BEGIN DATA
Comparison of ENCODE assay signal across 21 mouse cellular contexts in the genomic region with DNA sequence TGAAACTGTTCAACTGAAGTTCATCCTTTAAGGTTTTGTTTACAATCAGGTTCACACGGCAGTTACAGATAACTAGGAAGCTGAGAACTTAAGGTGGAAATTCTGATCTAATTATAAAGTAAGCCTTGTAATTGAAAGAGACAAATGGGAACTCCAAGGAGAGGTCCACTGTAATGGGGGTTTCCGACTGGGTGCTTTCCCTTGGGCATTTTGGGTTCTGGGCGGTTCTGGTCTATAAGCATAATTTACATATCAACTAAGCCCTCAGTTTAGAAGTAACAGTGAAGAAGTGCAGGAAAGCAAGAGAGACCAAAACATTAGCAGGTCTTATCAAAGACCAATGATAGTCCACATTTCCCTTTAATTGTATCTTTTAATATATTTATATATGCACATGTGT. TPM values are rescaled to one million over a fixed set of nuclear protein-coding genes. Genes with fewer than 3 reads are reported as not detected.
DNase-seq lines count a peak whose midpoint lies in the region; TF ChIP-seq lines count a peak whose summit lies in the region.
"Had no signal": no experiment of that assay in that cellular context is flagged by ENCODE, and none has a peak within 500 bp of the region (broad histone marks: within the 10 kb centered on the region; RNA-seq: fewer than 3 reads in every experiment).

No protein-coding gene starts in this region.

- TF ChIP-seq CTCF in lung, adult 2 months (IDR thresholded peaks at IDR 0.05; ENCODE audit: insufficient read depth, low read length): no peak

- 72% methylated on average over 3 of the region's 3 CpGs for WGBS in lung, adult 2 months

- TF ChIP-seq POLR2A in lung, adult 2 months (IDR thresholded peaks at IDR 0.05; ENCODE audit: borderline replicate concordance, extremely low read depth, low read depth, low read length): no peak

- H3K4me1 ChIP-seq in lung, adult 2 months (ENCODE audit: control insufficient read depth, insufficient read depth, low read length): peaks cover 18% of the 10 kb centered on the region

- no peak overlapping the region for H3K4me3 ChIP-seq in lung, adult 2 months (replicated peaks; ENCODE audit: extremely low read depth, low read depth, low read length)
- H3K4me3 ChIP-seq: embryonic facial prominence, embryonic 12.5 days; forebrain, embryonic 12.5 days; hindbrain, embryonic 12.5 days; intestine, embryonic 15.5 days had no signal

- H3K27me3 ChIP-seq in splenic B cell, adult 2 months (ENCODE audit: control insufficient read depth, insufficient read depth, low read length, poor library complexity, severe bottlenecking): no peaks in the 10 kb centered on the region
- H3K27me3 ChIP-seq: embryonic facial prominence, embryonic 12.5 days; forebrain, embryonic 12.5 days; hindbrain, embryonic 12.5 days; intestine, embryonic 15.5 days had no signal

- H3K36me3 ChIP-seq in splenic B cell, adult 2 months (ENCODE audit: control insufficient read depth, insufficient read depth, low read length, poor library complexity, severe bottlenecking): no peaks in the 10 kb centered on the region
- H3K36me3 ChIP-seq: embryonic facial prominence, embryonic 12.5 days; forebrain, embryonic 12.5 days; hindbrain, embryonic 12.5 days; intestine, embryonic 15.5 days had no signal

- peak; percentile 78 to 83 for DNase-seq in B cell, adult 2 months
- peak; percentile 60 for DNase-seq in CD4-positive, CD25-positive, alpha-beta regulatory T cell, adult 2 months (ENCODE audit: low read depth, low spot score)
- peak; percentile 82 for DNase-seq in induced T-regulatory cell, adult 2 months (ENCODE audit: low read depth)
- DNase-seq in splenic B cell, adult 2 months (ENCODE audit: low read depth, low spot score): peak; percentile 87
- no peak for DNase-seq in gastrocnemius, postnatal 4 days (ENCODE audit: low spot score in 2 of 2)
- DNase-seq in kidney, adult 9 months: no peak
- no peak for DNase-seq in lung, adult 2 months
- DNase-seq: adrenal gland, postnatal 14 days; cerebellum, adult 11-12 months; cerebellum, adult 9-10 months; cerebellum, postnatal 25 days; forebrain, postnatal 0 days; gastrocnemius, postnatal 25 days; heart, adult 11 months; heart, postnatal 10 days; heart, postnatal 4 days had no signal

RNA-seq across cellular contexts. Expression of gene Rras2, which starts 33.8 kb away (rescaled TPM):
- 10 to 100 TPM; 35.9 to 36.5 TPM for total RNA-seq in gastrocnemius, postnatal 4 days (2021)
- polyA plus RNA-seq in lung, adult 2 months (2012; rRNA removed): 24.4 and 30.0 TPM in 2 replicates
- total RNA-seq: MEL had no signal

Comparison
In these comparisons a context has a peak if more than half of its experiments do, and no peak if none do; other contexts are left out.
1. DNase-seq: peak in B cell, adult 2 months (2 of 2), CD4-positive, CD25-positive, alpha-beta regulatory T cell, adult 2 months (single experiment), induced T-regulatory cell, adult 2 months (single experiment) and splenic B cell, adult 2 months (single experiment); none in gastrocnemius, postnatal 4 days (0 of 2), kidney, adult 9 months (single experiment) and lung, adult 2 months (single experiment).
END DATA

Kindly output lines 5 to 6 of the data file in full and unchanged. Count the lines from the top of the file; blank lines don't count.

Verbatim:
- TF ChIP-seq CTCF in lung, adult 2 months (IDR thresholded peaks at IDR 0.05; ENCODE audit: insufficient read depth, low read length): no peak

- 72% methylated on average over 3 of the region's 3 CpGs for WGBS in lung, adult 2 months